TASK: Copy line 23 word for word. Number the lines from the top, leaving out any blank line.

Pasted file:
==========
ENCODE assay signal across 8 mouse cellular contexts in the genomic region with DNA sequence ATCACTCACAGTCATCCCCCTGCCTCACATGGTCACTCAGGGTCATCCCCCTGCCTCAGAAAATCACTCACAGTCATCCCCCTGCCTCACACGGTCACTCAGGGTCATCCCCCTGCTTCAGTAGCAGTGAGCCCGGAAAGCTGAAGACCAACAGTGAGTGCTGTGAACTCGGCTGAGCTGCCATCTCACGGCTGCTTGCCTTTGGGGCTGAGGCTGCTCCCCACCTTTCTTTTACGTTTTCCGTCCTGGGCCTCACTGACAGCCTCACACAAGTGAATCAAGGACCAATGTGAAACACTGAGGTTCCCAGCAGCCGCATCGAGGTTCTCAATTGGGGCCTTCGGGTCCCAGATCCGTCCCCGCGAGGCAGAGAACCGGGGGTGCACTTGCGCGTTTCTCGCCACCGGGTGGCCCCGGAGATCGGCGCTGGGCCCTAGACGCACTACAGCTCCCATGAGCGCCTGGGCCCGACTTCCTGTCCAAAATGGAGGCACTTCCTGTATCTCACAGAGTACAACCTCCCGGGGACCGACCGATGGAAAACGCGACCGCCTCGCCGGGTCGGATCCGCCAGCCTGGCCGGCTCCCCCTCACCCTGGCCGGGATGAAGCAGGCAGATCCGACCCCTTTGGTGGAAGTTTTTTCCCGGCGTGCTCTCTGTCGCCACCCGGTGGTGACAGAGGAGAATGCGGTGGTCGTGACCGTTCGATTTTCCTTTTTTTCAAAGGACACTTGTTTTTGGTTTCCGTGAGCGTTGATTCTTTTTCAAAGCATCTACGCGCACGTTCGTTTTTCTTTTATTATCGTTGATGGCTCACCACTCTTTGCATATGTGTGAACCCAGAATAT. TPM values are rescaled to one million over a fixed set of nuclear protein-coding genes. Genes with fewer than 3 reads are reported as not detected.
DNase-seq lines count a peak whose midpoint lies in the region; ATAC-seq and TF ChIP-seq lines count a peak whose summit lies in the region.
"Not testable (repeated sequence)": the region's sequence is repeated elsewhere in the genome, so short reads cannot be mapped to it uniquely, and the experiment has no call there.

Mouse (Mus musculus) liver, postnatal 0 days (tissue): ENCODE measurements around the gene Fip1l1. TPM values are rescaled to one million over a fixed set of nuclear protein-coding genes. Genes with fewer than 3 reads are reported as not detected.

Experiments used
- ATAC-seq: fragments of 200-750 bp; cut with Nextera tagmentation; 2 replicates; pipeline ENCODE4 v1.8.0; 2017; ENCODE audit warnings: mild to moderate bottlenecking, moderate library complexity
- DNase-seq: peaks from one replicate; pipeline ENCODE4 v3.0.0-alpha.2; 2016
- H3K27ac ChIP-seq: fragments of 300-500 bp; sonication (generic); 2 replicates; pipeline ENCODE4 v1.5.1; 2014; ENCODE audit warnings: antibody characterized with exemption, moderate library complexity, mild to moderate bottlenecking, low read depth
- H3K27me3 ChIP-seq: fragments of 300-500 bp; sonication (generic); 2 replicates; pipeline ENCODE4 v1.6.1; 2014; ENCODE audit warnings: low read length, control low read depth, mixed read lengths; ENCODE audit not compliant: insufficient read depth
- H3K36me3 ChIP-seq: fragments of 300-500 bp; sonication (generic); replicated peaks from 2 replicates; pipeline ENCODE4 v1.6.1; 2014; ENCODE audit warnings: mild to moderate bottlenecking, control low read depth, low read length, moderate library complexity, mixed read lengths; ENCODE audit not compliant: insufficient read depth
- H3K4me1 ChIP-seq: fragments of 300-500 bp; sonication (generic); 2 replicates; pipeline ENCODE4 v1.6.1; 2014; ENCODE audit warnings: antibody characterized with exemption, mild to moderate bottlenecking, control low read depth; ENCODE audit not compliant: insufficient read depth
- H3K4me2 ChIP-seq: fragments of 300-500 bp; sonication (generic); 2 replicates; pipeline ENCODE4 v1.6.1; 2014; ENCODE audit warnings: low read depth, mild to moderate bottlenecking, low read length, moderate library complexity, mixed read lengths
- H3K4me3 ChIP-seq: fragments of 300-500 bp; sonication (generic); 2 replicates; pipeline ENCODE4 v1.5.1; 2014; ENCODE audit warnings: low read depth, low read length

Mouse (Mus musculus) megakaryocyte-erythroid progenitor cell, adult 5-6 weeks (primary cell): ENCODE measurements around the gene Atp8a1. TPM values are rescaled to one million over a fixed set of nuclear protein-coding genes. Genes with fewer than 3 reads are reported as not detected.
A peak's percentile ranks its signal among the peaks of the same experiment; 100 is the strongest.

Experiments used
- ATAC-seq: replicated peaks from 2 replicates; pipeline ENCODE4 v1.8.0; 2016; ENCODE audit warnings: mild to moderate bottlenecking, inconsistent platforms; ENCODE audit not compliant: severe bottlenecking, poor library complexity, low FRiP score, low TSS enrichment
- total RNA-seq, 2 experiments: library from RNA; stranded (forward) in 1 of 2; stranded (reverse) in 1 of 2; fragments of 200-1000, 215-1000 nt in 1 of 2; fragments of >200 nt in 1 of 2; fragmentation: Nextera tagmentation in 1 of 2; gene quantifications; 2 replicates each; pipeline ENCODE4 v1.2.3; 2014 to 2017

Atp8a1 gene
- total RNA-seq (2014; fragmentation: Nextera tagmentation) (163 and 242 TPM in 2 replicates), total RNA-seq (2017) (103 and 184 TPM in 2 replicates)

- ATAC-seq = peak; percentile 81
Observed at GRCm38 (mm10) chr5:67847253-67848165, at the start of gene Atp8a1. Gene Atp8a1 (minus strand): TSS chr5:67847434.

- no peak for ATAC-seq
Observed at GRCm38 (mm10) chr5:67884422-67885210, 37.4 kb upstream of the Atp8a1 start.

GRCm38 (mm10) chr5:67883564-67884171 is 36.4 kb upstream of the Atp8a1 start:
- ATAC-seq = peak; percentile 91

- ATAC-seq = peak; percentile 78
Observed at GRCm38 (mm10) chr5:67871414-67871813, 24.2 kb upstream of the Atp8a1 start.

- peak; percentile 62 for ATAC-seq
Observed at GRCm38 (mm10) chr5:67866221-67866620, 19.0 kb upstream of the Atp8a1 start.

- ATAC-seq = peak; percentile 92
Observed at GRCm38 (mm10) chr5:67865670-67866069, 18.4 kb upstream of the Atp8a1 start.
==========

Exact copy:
- no peak for ATAC-seq